As I understand it, cultures that have this model for dignity also gender-code it... "working for a living" is what men do, not women. Women gain dignity in this system through "family" - that is, through marriage and through performing the emotional labor associated with maintaining relationships and community. And many of the people whose dignity depends on selling their labor also feel that men performing emotional labor ("women's work") is demeaning, and that exchanging currency for emotional labor is demeaning.

So... I don't quite know how we move forward from there in a way that permits these people to retain both their dignity and their rules through which dignity is managed. Mostly it seems to me that those rules have to change.

Which sounds an awful lot like "they should get over it."

Which, I realize, is not an especially compassionate response.

Still, it's where I am.

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( 11 comments — Leave a comment )
dr_tectonic
Dec. 6th, 2016 09:03 pm (UTC)
Clearly, the way to move forward is to set up a system where people can exchange the labor of changing their rules for currency.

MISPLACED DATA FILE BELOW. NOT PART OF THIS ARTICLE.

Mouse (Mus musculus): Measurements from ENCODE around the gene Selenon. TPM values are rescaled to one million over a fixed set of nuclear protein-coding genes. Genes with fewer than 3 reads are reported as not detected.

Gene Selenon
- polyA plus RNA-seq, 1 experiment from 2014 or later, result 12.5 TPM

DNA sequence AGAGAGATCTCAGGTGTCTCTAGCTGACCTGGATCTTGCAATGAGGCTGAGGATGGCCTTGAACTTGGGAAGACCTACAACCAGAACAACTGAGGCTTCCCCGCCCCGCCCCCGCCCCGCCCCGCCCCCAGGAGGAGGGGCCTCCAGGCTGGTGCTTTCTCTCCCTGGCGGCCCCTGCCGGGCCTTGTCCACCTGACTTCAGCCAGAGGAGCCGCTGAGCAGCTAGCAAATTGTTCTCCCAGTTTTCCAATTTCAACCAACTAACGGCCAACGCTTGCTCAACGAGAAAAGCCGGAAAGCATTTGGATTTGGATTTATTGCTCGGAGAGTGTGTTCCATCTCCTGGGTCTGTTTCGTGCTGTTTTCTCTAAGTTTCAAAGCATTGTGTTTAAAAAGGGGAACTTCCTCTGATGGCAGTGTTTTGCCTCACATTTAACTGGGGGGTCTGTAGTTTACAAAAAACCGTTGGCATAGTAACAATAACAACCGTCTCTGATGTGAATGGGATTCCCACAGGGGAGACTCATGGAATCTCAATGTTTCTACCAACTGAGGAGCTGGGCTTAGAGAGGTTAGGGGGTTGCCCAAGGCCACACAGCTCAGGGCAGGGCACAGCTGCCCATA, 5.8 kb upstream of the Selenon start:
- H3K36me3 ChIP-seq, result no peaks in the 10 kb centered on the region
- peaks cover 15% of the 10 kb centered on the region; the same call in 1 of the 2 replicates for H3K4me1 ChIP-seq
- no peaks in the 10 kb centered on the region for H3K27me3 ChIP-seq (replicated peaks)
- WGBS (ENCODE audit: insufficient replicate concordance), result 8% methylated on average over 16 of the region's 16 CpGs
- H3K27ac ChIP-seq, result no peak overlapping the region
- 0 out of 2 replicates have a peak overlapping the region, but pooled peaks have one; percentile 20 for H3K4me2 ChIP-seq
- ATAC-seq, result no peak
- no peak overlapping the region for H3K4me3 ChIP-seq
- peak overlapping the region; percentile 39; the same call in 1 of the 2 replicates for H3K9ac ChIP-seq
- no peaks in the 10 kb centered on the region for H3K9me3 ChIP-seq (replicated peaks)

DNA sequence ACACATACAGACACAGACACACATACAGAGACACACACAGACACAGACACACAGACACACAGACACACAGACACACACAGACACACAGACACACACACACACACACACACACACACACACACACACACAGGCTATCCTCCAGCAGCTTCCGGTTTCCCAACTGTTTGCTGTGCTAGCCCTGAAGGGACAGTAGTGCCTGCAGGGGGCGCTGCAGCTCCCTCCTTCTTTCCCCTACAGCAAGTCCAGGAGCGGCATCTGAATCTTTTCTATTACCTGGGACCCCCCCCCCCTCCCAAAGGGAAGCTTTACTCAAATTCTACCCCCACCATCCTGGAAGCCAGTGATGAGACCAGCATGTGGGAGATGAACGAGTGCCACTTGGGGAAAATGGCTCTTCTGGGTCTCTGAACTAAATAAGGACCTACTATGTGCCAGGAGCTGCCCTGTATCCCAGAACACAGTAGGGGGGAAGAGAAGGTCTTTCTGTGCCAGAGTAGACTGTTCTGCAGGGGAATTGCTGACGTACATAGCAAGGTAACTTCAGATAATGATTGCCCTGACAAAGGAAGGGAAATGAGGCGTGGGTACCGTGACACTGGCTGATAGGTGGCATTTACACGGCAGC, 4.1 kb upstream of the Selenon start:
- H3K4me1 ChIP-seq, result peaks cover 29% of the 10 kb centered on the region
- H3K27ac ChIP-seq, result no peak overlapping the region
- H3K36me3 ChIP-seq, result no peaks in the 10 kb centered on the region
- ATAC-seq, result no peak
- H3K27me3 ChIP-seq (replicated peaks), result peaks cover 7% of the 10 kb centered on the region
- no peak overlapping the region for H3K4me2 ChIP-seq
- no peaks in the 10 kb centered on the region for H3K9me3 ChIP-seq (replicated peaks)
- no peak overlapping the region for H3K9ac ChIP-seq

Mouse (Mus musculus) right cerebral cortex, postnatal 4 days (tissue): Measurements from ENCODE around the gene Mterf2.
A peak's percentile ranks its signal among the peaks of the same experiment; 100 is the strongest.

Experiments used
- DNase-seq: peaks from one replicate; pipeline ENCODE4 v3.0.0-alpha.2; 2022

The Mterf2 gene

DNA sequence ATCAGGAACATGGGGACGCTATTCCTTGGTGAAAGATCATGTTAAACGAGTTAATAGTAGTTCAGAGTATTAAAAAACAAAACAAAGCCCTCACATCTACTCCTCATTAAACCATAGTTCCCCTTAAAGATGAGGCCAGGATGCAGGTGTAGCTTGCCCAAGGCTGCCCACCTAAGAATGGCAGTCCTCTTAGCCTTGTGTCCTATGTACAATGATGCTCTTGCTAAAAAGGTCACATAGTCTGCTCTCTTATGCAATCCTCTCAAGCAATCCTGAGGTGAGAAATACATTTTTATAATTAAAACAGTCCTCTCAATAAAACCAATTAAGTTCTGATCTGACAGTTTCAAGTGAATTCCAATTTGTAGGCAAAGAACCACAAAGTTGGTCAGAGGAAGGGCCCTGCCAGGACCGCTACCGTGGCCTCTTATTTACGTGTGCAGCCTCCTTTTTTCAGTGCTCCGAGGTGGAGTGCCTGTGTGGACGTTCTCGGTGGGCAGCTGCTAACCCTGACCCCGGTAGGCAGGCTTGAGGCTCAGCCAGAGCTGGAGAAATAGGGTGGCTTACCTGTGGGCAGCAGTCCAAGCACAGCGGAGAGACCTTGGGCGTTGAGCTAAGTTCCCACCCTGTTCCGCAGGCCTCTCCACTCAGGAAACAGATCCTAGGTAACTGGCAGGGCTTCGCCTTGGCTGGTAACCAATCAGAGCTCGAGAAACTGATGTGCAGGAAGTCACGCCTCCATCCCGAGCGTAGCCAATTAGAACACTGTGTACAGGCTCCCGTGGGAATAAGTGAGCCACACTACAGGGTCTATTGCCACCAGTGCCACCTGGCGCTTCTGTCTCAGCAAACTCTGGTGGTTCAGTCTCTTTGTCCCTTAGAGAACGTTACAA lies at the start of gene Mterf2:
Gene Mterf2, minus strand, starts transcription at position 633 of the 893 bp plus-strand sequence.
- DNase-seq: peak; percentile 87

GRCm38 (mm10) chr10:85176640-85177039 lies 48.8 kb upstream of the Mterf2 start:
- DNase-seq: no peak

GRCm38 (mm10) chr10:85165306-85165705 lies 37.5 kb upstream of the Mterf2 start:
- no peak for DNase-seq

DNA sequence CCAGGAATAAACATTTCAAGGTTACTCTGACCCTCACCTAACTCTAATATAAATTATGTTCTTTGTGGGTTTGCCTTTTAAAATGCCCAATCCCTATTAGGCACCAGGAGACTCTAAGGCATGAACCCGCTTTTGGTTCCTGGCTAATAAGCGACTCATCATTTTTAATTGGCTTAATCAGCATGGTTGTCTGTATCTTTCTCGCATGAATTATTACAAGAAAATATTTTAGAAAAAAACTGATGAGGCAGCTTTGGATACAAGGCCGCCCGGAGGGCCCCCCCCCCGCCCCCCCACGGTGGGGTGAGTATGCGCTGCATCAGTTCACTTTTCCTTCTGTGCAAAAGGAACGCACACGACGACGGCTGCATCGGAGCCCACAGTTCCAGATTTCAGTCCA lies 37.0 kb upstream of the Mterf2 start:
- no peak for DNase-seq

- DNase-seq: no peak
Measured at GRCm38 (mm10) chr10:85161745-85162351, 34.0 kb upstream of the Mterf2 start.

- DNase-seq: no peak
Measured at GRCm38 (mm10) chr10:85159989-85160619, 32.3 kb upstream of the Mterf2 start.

They can start out by trading the intellectual labor of working through the necessity of doing so -- at a rate that's established adversarially. As they switch to exchanging emotional labor and installing new rules for managing dignity, the rates can be adjusted correspondingly, and by the end the whole setup just evanesces completely.
dpolicar
Dec. 6th, 2016 11:44 pm (UTC)
I feel like that system depends on itself to establish in the first place.

Like, if they were prepared to perform that labor, or to consider it culturally acceptable exchange for currency, I suspect it would not be necessary for them to.

But, well, I could be wrong. There's a precedent here for grad student stipends, I guess... or apprentices being paid. Perhaps thinking of it as an extension of that... this is a skill people value them having, so they get reimbursed for developing it... isn't as far from the status quo as it seems.